The first “World Happiness Report” has been released at the UN High Level Meeting on Happiness in early April (Read more about the meeting here). The report, published by the Earth Institute and co-edited by the institute’s director, Jeffrey Sachs, reflects on the current state of happiness around the world and on the possible approaches to systematic measurements of happiness of a person as well as a whole nation.
The authors underline that there has been a shift from seeing “happiness” as far too subjective and vague to be used as a criterium for government policy to being seriously discussed at government meetings and beyond. This is due to the fact that the research into happiness has shown that, “even though indeed a subjective experience, happiness can be objectively measured, assessed, correlated with observable brain functions, and related to the characteristics of an individual and the society.”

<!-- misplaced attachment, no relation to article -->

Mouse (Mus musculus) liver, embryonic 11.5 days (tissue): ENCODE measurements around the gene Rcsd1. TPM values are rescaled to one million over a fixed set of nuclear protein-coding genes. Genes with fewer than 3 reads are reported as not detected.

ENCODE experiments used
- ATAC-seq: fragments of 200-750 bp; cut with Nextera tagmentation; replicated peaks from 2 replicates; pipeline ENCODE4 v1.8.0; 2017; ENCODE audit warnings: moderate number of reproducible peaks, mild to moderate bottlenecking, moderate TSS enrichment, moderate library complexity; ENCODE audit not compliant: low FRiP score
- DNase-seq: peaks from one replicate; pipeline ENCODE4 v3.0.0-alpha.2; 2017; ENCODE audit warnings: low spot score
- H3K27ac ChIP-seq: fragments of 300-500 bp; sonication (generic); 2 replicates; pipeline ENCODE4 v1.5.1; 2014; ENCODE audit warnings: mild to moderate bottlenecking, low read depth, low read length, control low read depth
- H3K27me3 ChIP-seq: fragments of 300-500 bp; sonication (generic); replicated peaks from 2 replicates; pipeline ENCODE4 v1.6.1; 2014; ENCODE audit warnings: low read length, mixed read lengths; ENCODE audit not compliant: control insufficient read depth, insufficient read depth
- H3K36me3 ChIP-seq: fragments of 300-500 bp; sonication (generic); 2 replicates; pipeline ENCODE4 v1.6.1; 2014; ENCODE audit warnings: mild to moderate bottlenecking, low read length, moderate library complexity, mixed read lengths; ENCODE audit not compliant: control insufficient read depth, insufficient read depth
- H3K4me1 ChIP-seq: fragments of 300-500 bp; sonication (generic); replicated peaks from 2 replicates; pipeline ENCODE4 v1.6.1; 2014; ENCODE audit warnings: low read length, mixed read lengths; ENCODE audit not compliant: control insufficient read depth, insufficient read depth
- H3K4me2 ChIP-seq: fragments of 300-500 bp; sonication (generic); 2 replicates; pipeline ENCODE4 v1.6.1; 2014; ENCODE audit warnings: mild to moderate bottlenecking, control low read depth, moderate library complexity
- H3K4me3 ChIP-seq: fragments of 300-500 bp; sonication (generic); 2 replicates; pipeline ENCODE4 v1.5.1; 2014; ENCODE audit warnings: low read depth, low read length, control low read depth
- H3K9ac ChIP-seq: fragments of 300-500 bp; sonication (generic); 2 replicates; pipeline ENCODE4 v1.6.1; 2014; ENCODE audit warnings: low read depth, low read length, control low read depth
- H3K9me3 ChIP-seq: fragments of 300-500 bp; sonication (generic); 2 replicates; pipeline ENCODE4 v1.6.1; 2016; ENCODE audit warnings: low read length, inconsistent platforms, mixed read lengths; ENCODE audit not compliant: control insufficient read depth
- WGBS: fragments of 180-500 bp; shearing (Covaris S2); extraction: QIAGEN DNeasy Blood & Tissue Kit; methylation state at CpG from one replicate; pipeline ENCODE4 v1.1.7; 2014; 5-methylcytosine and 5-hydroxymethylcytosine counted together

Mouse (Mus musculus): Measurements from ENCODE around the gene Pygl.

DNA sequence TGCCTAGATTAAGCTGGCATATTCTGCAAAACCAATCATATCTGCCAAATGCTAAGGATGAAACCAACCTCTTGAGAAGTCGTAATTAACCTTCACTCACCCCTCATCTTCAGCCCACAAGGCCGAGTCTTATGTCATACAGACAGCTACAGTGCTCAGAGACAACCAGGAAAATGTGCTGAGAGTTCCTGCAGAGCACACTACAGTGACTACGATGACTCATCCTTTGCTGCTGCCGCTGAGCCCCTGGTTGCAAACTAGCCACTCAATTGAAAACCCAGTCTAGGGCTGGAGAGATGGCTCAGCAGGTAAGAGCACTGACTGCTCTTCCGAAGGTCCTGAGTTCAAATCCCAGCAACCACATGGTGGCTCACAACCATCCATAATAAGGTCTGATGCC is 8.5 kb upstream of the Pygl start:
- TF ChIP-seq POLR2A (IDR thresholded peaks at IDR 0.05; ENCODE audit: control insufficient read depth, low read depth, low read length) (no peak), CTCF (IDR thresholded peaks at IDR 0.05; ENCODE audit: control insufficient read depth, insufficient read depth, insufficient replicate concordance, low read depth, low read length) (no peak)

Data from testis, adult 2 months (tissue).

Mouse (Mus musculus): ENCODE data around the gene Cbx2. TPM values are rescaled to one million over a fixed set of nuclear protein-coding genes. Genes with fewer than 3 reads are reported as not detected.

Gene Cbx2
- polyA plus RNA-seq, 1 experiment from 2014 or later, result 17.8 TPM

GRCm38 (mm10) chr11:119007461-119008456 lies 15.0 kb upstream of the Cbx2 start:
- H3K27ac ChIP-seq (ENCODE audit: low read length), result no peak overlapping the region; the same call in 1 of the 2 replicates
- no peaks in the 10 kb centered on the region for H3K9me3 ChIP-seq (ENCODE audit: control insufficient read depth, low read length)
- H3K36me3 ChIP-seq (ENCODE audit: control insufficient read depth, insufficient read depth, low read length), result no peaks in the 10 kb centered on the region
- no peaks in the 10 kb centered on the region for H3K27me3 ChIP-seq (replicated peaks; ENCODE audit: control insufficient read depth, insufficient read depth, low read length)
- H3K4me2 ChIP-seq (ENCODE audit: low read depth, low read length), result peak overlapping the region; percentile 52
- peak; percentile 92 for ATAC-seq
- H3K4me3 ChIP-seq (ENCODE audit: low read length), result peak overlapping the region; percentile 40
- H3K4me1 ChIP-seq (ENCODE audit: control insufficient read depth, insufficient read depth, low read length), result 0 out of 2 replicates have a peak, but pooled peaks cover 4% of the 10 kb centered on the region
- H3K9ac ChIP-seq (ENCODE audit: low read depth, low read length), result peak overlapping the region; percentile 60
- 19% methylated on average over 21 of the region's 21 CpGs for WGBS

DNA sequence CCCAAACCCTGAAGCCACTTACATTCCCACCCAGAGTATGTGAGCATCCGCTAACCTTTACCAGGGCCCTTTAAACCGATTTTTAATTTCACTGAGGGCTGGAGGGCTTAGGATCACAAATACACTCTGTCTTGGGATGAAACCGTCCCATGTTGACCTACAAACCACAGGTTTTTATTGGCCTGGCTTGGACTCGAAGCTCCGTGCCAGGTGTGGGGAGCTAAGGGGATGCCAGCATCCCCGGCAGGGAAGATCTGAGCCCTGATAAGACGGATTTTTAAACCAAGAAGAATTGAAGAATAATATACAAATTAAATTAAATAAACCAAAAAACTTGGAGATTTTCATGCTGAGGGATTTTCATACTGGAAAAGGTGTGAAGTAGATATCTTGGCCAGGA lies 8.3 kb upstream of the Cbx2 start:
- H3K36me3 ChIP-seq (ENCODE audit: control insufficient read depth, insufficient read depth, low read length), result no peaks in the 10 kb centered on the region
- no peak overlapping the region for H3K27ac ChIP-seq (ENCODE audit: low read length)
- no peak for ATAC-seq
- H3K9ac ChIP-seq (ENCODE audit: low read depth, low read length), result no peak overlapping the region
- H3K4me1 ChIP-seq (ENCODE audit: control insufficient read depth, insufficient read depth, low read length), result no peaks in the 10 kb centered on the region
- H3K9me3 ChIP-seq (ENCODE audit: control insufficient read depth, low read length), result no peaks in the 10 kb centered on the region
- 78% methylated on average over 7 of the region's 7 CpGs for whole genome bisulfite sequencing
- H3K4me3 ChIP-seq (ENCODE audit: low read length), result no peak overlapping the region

The report also presents three happiness case studies:
- the Bhutanese Gross National Happiness measure
- Measuring subjective well-being in the UK; and
- The current development of OECD Guidelines on the Measurement of Subjective Well-being to be released towards the end of 2012.
The authors of the report really see happiness coming on the center stage and suggest four steps to improve policy-making in this area: 1. measure happiness, 2. explain happiness, 3. put happiness at the center of analysis, and 4. translate well-being research into design and delivery of services.